Basically I have been interested in the night sky for as long as I can remember. When I was very young I remember being in my grandparents front yard with my father and grandfather as they stood looking into the night sky. Now mind you I was 2 years and 8 months old. I am talking about December of 1957. Before you knew it, my mother, grandmother, aunt and a few neighbors were all standing around doing the same thing, staring into the vast blackness of cold winter night sky. When all of a sudden my father said, "there it is". Everyone starting pointing upward as my father was holding me at the time, as he too was pointing in the direction that he wanted me to look. I remember him asking if I could see the star that was moving, (what ever a star was). I do remember seeing something of a point of light moving, being as there was absolutely nothing else in motion. They watched it for several minutes as it disappeared off to the east. I really didn't know what all the commotion was all about, a 2 year old does not have much of an attention span. However I do remember that it was very cold out and wanted to go back inside and be warm again. What everyone was looking at was the first satellite ever lunched into space, it was Sputnik 1. Even at the time it did not mean anything to me until years later I learned that Sputnik 1 was the first satellite ever lunched into space. Then much to my surprise I learned that it had only spent about three months in orbit before it burnt up upon reentry. It was only about the size of a basketball, but could plainly be seen.
Years later laying on my back looking into the night sky with my fathers binoculars taking in everything I could possibly see. Stars seemed to be pretty cool until I seen something else up there that was moving and I knew it was not a star nor an airplane. I had just viewed my first satellite that I had found on my own. After that, weather permitting, it had become a nightly show for me. I had become so transfixed with looking into the night sky that my eye sockets hurt from laying there resting the weight of those 10 x 50's on my face trying to hold them as still as possible. I wanted to see everything I could and not miss a thing. My father then had decided to purchase a telescope mainly for his own use, but you know how that turned out. I remember that scope very well. As a matter of fact, I have that vary scope to this day. It was a Tasco refractor. It has a 60mm diameter with a 700mm focal length. To a young boy this scope seemed so big and long as it was perched on top of the tripod. Needless to say as time went on and looking into every Sky & Telescope magazine I could possible find or lay my hands on, I started to see and read about telescopes that were a lot bigger in apeture. One afternoon on my way home from high school (Macomber), myself and a few friends were waiting for the bus downtown on Huron St. in front of Kramers smoke shop. In Kramers, they had a very nice selection of books. Sports, hunting, outdoor magazine, then what catches my eye, but that months issue of Sky & Telescope. Right beside that was another magazine called "Astronomy". I fell deeper in love with the hobby and would rather read those than any old book at school.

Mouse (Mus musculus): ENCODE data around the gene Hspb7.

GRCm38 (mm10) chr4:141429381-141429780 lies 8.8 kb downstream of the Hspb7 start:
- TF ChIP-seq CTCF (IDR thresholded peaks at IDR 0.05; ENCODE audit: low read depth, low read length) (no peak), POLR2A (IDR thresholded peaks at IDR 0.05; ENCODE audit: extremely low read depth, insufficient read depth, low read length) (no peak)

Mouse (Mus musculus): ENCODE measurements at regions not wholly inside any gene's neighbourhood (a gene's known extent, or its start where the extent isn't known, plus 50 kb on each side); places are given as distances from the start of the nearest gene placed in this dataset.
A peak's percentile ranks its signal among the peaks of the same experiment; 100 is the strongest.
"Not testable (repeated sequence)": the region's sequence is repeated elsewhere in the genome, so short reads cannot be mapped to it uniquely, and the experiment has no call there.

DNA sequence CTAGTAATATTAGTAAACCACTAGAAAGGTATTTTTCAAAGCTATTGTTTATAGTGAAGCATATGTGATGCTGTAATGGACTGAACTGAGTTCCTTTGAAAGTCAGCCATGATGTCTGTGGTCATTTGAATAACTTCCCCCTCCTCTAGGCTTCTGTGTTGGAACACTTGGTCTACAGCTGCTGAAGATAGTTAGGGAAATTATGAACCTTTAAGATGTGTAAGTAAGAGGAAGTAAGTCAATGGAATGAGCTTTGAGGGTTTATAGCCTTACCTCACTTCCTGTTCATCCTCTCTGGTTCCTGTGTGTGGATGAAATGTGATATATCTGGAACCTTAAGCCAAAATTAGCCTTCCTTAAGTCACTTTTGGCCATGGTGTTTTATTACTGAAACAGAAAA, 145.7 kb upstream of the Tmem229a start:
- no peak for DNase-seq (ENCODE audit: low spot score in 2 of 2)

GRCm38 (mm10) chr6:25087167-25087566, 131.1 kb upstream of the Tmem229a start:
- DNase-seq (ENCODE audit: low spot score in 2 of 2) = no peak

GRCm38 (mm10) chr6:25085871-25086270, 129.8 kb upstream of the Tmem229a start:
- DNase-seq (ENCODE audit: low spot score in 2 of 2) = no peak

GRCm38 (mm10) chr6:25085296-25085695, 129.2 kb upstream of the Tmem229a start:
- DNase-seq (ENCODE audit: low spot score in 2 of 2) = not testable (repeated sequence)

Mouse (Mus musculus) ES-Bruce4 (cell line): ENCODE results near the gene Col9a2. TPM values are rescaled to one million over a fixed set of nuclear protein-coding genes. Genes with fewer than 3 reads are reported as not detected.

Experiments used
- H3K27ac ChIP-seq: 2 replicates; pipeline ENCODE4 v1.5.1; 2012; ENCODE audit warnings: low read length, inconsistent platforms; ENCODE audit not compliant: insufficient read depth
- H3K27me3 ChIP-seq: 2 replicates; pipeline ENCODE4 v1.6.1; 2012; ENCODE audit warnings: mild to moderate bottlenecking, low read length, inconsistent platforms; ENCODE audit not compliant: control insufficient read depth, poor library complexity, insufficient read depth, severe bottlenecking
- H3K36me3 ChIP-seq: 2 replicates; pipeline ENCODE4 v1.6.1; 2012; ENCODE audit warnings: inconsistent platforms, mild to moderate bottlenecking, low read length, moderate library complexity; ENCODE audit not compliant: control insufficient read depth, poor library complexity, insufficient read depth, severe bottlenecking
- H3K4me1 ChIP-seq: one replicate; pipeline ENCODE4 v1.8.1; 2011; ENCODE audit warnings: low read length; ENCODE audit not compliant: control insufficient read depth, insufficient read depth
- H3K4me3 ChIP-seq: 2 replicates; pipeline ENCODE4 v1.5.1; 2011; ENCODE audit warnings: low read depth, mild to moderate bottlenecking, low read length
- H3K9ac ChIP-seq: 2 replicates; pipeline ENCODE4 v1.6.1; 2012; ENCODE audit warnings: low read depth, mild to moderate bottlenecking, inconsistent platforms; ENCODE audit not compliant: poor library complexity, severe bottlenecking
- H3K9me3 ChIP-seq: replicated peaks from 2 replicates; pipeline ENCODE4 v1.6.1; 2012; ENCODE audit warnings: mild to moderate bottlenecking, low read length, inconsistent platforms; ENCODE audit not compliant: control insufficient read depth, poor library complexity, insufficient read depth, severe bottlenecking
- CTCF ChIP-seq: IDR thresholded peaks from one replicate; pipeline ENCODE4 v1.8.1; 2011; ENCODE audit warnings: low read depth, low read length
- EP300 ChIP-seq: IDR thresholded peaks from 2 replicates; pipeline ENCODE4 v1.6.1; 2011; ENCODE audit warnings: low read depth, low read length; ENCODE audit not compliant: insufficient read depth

It was not too very long after that when I decided to purchase my first Schmidt Cassegrain scope. It was a tabletop model and only 4" in diameter. I named it Phobos, after the moon around Mars. Small moon, small scope. After that I would, and still do name my scopes after moons of our solar system. I started Sunset Observatory in 1984. I knew that at the time and only a 4" scope things most definitely had to change. As time went on, I was now working in the United Building Trades as a Sheet Metal Worker. I seen my first large apeture Schmidt Cassegrain telescope at a local camera shop in 1989. It seemed like a monster. It was an 8" Meade on a forked arm German equatorial mount. Had to have one. I placed an order with City Camera in Dearborn michigan for a scope. But what I had ordered was an even bigger 2120 LX 6- 10". Being as I was young and not a lot of money, I had to finance this loan, so a fitting name was going to be IO, (moon of Jupiter), hence I owed. And the love and purchases continue to this day.
I had pretty much every monthly issue of Sky & Telescope to date until, that horrible night in 1994 when I had a garage fire. Not only did I loose every one of those issues to the fire, I also lost my 10" Schmidt Cassegrain ( IO), along with my very first table top Schmidt Cassegrain ( Phobos). I was totally heartbroken. Thank God for replacement cost coverage on my homeowners insurance.